13. Type up a sponsor letter explaining your event, the types of donations (monetory and/or prizes) you are seeking, and what the sponsors will get in return (promotion on t-shirt, website, event, t-shirt, etc.). Start hitting up businesses and don't be afraid! This is my very least favorite part, but honestly, most people are nice and more people than you think will want to help. It's also a good time to spread the word about your event and hand out flyers.

14. Order race bibs early. I recommend pull-tag bibs so you'll have that as a back-up system for whatever timing system you use.

15. If you are going to do age group awards, assign letters to each age group and write onto bibs so you can spot winners as they come through the chute. (Example- Female 0-9 is "A," Male 0-9 is "B," Female 10-15 is "C," Male 10-15 is "D," etc.)

16. Decide how you are going to time. Last year, I just started my Garmin Forerunner, hit a lap for each runner as they hit the finish line, collected pull-tags, and prayed it all matched up. It did, but I should have had a back-up, just in case. This year, we used Race Timer, which is relatively cheap and easy software that doesn't require any equipment beyond a laptop. Still used pull-tabs to match up.

17. If you are a long distance runner and have forgotten- remember that a 5K is a really, really long way for a beginning runner or walker. Plan according for water stations. We had 2 along the route and the runners passed 1 twice so they had 3 chances for water.

18. Think about bathrooms. Get portajohns if necessary.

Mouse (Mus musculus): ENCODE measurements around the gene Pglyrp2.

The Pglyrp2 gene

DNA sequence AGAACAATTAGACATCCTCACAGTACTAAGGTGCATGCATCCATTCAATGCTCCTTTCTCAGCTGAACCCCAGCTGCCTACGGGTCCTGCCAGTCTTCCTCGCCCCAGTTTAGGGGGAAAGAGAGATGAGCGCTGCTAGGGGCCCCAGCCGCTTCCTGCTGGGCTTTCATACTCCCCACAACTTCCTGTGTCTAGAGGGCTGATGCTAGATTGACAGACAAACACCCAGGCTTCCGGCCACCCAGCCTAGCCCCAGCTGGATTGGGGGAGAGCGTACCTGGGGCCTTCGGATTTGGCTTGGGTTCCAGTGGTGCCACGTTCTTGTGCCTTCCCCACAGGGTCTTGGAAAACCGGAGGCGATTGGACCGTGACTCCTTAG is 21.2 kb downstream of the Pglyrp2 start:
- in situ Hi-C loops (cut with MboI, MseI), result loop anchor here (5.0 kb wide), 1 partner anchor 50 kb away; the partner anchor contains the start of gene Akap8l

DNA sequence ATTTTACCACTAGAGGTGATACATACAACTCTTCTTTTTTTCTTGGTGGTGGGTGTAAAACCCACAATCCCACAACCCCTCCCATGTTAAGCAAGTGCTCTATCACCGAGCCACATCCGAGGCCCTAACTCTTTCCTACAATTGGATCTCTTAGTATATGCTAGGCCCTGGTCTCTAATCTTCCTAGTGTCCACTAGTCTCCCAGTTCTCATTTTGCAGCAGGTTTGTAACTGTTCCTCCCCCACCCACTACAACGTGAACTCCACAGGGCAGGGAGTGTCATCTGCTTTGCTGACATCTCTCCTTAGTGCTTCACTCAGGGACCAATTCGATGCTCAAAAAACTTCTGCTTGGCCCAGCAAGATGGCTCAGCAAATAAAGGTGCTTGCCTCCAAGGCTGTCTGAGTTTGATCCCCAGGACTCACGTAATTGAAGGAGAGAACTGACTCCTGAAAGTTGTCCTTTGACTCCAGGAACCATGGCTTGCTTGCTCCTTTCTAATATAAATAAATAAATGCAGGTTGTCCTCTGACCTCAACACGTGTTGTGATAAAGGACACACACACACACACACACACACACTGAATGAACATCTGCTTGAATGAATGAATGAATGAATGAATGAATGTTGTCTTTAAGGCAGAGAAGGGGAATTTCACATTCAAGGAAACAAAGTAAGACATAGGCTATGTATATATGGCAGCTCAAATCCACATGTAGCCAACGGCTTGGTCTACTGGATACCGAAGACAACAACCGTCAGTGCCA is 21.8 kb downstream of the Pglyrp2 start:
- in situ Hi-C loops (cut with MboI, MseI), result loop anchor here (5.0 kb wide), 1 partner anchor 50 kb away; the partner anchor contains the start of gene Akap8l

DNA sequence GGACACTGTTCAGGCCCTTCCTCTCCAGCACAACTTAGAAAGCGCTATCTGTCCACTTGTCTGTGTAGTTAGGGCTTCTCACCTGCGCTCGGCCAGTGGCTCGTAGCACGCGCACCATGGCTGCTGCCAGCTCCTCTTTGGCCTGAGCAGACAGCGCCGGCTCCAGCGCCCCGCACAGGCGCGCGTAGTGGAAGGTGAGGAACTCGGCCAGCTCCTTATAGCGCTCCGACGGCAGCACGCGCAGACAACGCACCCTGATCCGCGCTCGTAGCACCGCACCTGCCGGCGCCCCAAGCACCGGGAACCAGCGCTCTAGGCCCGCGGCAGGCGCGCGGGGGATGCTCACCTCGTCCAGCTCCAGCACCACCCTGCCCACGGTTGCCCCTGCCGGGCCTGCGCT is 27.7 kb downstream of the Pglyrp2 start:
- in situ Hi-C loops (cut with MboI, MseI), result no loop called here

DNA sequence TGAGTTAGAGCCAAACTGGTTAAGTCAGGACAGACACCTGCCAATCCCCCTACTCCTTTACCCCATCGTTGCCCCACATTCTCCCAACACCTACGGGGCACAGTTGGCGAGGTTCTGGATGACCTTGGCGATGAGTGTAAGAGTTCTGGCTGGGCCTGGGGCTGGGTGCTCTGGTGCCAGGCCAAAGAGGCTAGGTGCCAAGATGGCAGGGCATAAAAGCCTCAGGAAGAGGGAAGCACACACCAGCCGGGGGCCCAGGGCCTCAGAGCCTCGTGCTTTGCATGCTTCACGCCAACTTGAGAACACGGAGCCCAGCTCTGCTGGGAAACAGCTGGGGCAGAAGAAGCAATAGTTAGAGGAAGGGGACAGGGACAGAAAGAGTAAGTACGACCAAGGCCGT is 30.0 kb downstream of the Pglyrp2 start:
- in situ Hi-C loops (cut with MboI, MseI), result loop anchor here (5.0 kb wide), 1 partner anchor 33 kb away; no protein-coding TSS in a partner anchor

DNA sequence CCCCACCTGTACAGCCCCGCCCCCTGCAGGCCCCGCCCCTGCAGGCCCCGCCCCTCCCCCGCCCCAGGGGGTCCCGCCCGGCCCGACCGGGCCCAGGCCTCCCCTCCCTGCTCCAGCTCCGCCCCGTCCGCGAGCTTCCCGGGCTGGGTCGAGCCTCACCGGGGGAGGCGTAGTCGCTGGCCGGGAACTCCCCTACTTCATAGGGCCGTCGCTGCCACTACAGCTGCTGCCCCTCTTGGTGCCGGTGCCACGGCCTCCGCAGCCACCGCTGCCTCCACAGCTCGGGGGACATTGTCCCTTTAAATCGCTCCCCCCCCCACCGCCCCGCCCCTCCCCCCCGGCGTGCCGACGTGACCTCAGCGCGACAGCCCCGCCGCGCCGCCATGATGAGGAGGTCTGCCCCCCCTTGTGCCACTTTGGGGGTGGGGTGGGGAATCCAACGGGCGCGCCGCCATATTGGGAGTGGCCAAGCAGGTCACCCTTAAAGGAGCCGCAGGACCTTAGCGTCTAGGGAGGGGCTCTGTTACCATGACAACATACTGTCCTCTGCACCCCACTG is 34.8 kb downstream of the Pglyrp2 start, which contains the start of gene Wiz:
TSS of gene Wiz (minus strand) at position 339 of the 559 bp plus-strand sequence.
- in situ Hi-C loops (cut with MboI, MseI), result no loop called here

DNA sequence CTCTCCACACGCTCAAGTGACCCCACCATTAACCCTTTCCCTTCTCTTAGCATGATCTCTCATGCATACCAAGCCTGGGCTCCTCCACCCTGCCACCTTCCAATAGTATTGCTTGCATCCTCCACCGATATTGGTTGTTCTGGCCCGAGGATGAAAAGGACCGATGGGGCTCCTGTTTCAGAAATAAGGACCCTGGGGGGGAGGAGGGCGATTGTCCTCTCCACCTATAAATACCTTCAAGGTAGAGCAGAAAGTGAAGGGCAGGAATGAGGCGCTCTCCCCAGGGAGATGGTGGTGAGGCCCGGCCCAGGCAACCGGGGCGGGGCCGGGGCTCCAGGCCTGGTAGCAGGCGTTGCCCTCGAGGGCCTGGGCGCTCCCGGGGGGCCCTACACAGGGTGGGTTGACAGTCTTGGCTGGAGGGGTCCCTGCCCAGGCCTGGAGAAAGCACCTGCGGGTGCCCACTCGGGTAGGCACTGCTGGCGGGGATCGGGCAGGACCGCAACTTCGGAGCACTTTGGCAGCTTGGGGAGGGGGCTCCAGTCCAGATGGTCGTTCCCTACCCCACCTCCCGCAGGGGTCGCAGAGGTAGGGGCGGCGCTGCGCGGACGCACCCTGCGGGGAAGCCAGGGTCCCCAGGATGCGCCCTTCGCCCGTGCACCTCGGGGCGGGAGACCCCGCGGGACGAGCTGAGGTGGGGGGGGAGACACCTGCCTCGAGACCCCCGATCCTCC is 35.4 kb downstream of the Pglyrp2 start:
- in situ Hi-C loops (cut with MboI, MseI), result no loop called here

19. Reach out to local volunteer groups for race day help. I had no idea so many of these existed in my community until I started asking around.

20. Assign specific tasks to specific tasks as much as possible. If you're the director, you need to just be there to troubleshoot, answer questions, and direct (hence "director") people around. Get people with race experience to help with bibs, timing, and pull-tags.

21. Have separate tables race morning for Preregistered and Race Day Registration. Use big signs. Have plenty of pens (to fill out forms) and pins (for bibs).

22. Make the race day registration form as simple as possible. All you really need is name, age, gender, signed waiver, and emergency contact with number. Maybe email. Consider having a table just for people to fill out forms and then to bring them to volunteers to turn in and get race bibs.

23. You'll need a megaphone or PA system. Give a brief overview of the route AND finish line procedures before runners start.

24. Carefully set up your finish chute. I put a table at the end of the finish chute with a volunteer to check off age-group winners as they come through. My chute wasn't complete this year and I screwed up the age-group awards (which I was able to sort out later on the computer and post correctly) and it was pretty frustrating to me.

25. Use Excel to help sort age results. You can publish pages as pdfs and post on your website.

And that's 25! This list is in no way all-inclusive, but I think 25 is more than enough rambling.

If you have any further tips to add (either as someone who has planned a race or just ran enough to know what makes a good one), please let us know in the comments!

If you are planning an 5K or other fitness event and want to see my event's website or the forms I use or have further questions, email me at 365runs{at}gmail.com.


  1. I have enjoyed reading your articles. It is well written. It looks like you spend a large amount of time and effort in writing the blog. I am appreciating your effort. You can visit my website.
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  2. Great article. It is a lot more work to make a race than runners realize. Another good place to find tips on creating a race is:

  3. When you ordered your medals did you put the age group on the back of them?

  4. Insightful article there. There is guide you can download at www.activeendurance.com/resources/event-director-guides/how-to-organize-a-5k